Building for the Future
In the real world of commerce, a company purchases a building or buys equipment that solve a problem today AND will keep doing so well into the future. A 24 month ROI or 5 year depreciation schedule are not the genesis for the project. Those are artificial guideposts created by accountants or government bureaucrats and politicians. Japan and Germany overtook Detroit in the 70’s and 80’s for too many reasons to list here. However, one of the key philosophical differences was Detroits near sightedness. Company executives and stockholders were only interested in the current year stock value. People were not rewarded commensurately for working and planning for the future. How well did that strategy work? More and more companies today are starting to regain their long term vision. Geothermal heating can be expensive to install but the long term savings are substantial and it is the right thing to do on several other levels as well.
When you look at a piece of equipment the number one question should be, “Will this make us a better company?” and the “Yes” answer shouldn’t be limited to just the near term. If you can build on the machines positive value well in the future doesn’t your decision become kind of obvious. Sure you must qualify the decision and the numbers should look good.
But remember you are building a business to grow and have long term value. Do not be blinded to sacrifice long term goals for a short term or temporary gain.
Posted in Box Making Equipment | Tagged box maker, box making, box making equipment, box making machinery, corrugated, jit machines, short run boxmaking equipment | Leave a comment
Can you afford to buy the machine you need? Can you afford not to??
Posted on September 29, 2010 by boxadmin
The economy has been pretty tough for many people and companies for too long. (Seems like an understatement.) The anticipated recovery date is still uncertain. For many, buying a new piece of equipment just seems too risky. Is it?
The first part of the answer is really a mental check.. Are you committed to your business? For most of us the answer is a quick yes. Yet in many ways some people are not acting as the leaders, entrepreneurs, and managers they are. A very successful businessman once wrote ” If you are going to wait until everything is just right before you move, you will never get started.” There will always be uncertainty and risk. That’s where the opportunity and reward exist. Recessions don’t alter this fact. Recessions do make the point more loudly and clearly. But if you let the noise keep you from moving decisively in a forward direction you are increasing your risks and lowering your chances of any reward. Your competitors can seize an advantage. A friend recently reminded me that you can’t catch a fish unless your hook is in the water. You must continue investing in your business.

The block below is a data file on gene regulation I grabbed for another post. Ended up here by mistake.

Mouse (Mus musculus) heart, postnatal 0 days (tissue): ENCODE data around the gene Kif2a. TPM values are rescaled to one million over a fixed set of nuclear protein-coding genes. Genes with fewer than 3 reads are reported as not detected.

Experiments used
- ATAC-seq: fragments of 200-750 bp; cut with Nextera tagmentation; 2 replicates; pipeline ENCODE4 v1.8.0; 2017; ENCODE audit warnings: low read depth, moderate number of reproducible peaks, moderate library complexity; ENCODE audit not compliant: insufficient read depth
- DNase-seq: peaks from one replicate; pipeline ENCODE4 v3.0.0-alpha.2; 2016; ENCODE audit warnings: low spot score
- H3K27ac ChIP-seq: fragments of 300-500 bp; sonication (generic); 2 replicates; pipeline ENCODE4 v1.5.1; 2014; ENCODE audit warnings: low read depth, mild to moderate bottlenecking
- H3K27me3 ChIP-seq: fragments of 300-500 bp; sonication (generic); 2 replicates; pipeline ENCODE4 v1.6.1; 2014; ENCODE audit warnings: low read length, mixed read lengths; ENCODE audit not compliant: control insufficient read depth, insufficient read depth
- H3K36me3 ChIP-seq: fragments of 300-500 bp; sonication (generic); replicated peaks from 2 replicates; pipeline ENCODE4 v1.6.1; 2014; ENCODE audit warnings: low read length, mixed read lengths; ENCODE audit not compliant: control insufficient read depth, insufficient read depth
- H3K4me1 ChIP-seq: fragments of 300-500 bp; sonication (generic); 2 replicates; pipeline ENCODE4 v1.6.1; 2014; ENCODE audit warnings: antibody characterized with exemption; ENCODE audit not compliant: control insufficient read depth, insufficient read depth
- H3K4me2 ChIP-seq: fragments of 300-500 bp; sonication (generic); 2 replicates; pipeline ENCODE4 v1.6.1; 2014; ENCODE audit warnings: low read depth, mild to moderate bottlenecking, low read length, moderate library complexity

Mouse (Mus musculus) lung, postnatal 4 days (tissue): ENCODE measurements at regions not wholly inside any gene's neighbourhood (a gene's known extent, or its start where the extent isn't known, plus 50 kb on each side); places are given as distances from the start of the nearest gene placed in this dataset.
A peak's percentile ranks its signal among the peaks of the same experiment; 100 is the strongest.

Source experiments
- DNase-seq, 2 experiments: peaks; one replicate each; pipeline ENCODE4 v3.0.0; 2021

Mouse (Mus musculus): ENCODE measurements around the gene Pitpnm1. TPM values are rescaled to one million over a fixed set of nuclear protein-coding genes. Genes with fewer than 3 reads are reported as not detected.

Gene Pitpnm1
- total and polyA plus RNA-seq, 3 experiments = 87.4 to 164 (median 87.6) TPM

So you’ve decided to buy a new piece of equipment. How? Ask the seller. The two of you have mutual interests and are equally motivated to succeed on the same project. Your short term and long term interests make you ideal partners. Don’t wait for uninterested third parties to help. Perhaps you have a key customer who will help. Then there is the American Reinvestment Act this year that will allow you to write off 100% of the purchase price in the first year. The tax savings can offset a significant part of your out of pocket costs. Remember, you are in this business for the long run. Stretch out the payment term to enable a lower threshold for positive cash flow. Do you have something to trade or barter? Be realistic. If you have money tied up in a non performing asset, get what value you can and move forward.
To recap..Now more than ever you have to be aggressively trying to grow your business. Buy machines you need now. It is a great time to make things happen. Think beyond the standard sources when looking for financing. Partner with your customers and your vendors. My company has several unique solutions and we will listen to anybody else who has an idea to offer.
Contact us today at 817-270-1019 or by email email@example.com